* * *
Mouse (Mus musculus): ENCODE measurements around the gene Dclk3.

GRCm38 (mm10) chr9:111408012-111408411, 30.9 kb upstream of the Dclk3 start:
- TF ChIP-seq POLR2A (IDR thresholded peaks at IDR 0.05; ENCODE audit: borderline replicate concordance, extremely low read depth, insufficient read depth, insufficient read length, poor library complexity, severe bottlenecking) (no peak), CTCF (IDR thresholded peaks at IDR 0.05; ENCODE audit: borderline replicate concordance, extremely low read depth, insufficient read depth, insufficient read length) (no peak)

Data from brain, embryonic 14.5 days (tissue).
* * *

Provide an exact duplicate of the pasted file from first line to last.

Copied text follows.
Mouse (Mus musculus): ENCODE measurements around the gene Dclk3.

GRCm38 (mm10) chr9:111408012-111408411, 30.9 kb upstream of the Dclk3 start:
- TF ChIP-seq POLR2A (IDR thresholded peaks at IDR 0.05; ENCODE audit: borderline replicate concordance, extremely low read depth, insufficient read depth, insufficient read length, poor library complexity, severe bottlenecking) (no peak), CTCF (IDR thresholded peaks at IDR 0.05; ENCODE audit: borderline replicate concordance, extremely low read depth, insufficient read depth, insufficient read length) (no peak)

Data from brain, embryonic 14.5 days (tissue).